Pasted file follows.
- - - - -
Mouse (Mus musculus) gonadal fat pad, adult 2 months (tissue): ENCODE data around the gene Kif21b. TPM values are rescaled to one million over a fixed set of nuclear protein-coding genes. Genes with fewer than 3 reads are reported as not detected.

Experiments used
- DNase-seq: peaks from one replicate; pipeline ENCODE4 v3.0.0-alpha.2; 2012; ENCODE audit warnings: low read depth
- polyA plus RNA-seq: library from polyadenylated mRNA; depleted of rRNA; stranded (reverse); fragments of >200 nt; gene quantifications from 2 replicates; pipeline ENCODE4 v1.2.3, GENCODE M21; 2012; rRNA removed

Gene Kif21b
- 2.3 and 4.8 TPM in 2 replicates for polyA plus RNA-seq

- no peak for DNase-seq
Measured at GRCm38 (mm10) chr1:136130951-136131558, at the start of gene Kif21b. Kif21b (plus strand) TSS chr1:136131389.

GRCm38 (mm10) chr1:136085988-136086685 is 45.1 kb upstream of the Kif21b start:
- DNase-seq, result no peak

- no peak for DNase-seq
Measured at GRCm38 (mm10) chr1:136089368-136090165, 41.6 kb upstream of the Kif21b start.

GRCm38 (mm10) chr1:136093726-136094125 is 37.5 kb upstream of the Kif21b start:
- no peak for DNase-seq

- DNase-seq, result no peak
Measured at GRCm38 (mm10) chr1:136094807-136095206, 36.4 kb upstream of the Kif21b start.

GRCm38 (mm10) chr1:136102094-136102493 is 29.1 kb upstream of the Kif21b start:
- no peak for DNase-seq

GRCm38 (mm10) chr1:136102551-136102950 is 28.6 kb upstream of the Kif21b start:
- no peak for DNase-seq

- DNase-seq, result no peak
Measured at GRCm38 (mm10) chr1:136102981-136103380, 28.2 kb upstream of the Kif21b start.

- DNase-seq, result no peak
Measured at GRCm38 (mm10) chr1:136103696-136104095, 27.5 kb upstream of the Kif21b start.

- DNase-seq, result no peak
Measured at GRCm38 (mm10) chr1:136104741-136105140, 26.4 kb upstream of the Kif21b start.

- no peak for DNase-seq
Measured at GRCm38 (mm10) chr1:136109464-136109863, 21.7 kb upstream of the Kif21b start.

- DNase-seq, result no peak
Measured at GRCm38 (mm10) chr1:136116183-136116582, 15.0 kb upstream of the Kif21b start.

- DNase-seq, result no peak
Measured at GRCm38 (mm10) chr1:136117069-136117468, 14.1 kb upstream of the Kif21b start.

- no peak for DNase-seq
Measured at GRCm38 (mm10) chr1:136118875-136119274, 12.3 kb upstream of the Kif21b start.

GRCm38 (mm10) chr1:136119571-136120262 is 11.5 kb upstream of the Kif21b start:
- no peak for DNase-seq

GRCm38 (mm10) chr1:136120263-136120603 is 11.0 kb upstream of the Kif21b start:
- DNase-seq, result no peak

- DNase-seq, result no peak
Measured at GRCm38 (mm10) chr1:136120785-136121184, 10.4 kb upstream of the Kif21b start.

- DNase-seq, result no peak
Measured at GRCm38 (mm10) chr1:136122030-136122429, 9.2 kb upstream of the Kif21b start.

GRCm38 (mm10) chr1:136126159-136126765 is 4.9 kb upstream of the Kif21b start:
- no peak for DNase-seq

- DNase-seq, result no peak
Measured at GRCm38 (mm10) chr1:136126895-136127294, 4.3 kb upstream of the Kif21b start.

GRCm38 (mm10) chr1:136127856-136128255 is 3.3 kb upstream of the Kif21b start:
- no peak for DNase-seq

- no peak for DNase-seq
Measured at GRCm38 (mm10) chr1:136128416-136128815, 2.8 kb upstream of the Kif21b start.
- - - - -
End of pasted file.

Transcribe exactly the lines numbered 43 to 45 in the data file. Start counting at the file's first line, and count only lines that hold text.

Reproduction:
GRCm38 (mm10) chr1:136126159-136126765 is 4.9 kb upstream of the Kif21b start:
- no peak for DNase-seq

- DNase-seq, result no peak